Cover Story

At first glance, a psychologist's curriculum vita has little in common with a novel-except perhaps its length. However, a careful reader might be able to discern a plot out of that list of published articles.

Often, the issues researchers explore early in their careers grow and broaden. Sometimes, though, topics can transform so dramatically they become recognizable only to their authors.

That scenario may describe the career of researcher Jim Blascovich, PhD, who started out studying risk taking and gambling behavior but today is also known for his research with virtual reality technology. Life circumstances and serendipity drew him to virtual environments, but a single question-what makes a situation seem either challenging or threatening-remains central to his work, he says.

"If one looked at my vita, one might not see the threat and challenge thread that I can," notes Blascovich.

Other researchers find themselves returning to old questions-perhaps ones that interested them before they focused in on a topic as graduate students. Such is the case of Dan P. McAdams, PhD, who as a midcareer psychology professor at Northwestern University has begun to explore issues of racism and religion-topics that dogged him as a teenager growing up in Gary, Indiana, but that he didn't have the opportunity to study earlier in his career.

Investigating a socially important topic may allow him to contribute to positive change in the world, says McAdams, who is known for his research on adult development.

"Some researchers, as they move into their midlife years, are looking for a way to make their research relevant to...making something better for the next generation," he explains. "They look for social or societal implications for their work."

Although young scientists can savor the simple pleasure of having an article published in a top-tier journal, established researchers must seek out professional satisfaction elsewhere-perhaps by exploring the possibilities of emerging technology, tackling new topics or integrating old knowledge into new theories. Such a trend dovetails nicely with the academic system, which allows tenured professors the freedom to explore and expand, McAdams notes.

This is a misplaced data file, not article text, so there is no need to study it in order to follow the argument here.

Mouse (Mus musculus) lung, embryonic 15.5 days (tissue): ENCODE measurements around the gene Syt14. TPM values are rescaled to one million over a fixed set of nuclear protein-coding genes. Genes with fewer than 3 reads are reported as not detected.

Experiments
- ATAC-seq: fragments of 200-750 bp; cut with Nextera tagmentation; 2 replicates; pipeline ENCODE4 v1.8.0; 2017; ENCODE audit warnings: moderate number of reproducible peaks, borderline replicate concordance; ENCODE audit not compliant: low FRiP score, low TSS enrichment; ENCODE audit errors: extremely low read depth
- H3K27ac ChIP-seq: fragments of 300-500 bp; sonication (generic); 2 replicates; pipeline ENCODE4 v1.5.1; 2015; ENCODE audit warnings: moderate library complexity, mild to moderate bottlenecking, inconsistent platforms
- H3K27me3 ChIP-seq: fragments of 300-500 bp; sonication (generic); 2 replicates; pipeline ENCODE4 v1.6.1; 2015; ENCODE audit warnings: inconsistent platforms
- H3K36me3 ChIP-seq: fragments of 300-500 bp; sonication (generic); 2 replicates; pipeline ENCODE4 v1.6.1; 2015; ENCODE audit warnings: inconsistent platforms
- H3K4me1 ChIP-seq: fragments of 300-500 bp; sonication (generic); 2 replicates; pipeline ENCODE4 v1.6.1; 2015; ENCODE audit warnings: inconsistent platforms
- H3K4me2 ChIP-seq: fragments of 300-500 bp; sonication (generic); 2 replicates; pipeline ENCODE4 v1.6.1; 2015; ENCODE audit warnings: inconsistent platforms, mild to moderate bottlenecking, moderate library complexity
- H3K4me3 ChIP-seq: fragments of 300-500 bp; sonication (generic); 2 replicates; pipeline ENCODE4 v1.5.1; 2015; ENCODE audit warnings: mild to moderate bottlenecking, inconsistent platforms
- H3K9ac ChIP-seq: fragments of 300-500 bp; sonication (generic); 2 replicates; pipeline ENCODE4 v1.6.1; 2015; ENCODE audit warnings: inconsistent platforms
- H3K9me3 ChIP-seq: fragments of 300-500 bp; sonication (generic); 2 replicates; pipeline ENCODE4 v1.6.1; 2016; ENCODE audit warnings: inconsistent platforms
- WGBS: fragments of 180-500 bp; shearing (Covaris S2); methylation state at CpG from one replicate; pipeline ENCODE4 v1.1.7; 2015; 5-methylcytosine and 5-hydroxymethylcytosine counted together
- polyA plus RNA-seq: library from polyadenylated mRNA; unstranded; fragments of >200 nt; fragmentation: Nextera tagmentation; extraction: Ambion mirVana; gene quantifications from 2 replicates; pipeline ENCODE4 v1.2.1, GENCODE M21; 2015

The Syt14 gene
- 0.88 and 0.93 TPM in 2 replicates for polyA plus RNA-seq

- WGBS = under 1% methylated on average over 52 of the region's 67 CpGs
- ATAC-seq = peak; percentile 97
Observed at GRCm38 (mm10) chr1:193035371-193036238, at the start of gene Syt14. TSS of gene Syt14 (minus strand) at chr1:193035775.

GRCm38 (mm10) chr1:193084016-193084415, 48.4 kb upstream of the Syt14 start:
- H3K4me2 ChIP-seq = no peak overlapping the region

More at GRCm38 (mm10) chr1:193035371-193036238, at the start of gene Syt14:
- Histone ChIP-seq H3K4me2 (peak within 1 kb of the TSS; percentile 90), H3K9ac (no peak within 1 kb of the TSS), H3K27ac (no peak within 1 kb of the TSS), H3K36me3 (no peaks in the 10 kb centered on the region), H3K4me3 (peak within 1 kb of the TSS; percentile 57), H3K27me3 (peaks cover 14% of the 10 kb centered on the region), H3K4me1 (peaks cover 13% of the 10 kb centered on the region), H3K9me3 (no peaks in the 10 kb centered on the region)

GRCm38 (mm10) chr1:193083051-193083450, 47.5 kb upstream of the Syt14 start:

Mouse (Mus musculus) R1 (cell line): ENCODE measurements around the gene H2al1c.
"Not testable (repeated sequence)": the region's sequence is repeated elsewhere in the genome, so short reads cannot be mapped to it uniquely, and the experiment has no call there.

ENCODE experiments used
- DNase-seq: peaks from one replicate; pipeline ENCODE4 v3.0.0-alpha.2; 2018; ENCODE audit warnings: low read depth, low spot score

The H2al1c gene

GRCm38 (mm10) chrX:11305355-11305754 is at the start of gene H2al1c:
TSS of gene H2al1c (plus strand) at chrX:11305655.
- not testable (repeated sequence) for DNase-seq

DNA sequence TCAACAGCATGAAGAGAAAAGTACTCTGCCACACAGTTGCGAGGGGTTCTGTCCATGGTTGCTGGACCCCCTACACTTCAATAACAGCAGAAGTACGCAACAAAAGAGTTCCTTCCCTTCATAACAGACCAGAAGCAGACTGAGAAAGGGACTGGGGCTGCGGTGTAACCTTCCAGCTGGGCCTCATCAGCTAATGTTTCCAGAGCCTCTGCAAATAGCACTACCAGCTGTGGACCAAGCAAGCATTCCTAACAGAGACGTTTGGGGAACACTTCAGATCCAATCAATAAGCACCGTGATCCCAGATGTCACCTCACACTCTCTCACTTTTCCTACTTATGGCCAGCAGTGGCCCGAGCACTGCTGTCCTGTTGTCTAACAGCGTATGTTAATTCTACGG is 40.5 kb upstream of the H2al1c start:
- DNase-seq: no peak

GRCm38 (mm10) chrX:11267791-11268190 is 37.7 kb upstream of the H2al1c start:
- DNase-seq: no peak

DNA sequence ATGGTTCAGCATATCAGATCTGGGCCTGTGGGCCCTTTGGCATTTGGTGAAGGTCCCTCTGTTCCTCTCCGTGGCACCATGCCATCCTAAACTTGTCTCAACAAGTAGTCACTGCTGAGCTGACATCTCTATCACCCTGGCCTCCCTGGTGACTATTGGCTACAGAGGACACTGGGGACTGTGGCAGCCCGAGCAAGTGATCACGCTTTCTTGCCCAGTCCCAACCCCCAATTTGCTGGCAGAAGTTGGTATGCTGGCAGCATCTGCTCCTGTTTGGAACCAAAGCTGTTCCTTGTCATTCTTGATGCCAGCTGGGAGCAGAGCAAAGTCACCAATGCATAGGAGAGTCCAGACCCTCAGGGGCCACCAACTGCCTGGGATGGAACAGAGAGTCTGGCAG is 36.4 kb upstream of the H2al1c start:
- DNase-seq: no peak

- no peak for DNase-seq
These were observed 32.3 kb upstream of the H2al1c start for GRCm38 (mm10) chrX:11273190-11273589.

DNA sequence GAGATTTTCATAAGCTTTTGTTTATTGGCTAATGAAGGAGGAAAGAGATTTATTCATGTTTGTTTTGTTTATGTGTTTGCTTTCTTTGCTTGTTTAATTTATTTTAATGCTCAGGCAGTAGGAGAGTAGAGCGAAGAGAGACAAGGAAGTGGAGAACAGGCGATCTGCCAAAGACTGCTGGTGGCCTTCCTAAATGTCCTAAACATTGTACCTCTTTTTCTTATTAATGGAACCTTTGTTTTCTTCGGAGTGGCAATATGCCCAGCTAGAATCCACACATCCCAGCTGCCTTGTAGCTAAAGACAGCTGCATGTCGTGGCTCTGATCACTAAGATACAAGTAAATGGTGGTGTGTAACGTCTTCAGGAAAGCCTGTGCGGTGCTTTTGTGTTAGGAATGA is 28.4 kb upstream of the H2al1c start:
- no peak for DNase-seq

Exploring new technology

Blascovich's 20-year research program in social psychology metamorphosed when he entered a virtual environment for the first time at the age of 48. A recent transplant to the University of California, Santa Barbara, he happened by the lab of Jack Loomis, PhD, a psychology professor who studies visual perception.

When Blascovich entered the lab, he saw a student walking around the room wearing a virtual reality headset. Blascovich tried the headset on, and found himself transported to a plank that stretched across a bottomless pit.

"I couldn't believe I couldn't consciously control my fear response," he says. "I knew that in the physical room there was no pit, but because there was a virtual pit I couldn't walk across it."

Impressed by the realism of the technology, Blascovich began thinking about the ways that virtual environments could be used by social psychologists. One possibility: Psychologists could create highly realistic environments-such as casinos-but control every aspect of them. Or, a researcher could manipulate variables-such as a person's appearance-that can't be changed in real life.

In one experiment currently under way, Blascovich is giving some participants a stigmatizing physical deformity and exploring how other participants in the virtual environment respond to them.

His excitement about virtual environments has spurred some projects that are far from the social psychology mainstream, as he works with engineers to fine-tune the way such environments are designed. However, Blascovich sees much of his current research as a natural extension of his early work on challenge and threat.

"What I did was take on a big new area of research at a midpoint in my career, and so I now have two big things going on," he says. "But the virtual one, I think, has the potential to greatly benefit not only the kind of substantive questions we ask, but provide a methodological tool for studying social behavior."

Helping develop a technology that future social psychologists might use has given Blascovich a satisfying new way to contribute to the profession, he says.

Emerging technologies can also help researchers approach their old topics from new angles, notes Todd Heatherton, PhD, a psychology professor at Dartmouth College. Heatherton had long studied the question of how people regulate their eating and other behavior, but when his department purchased a functional magnetic resonance imaging (fMRI) machine, he had the opportunity to take a peek inside participants' brains.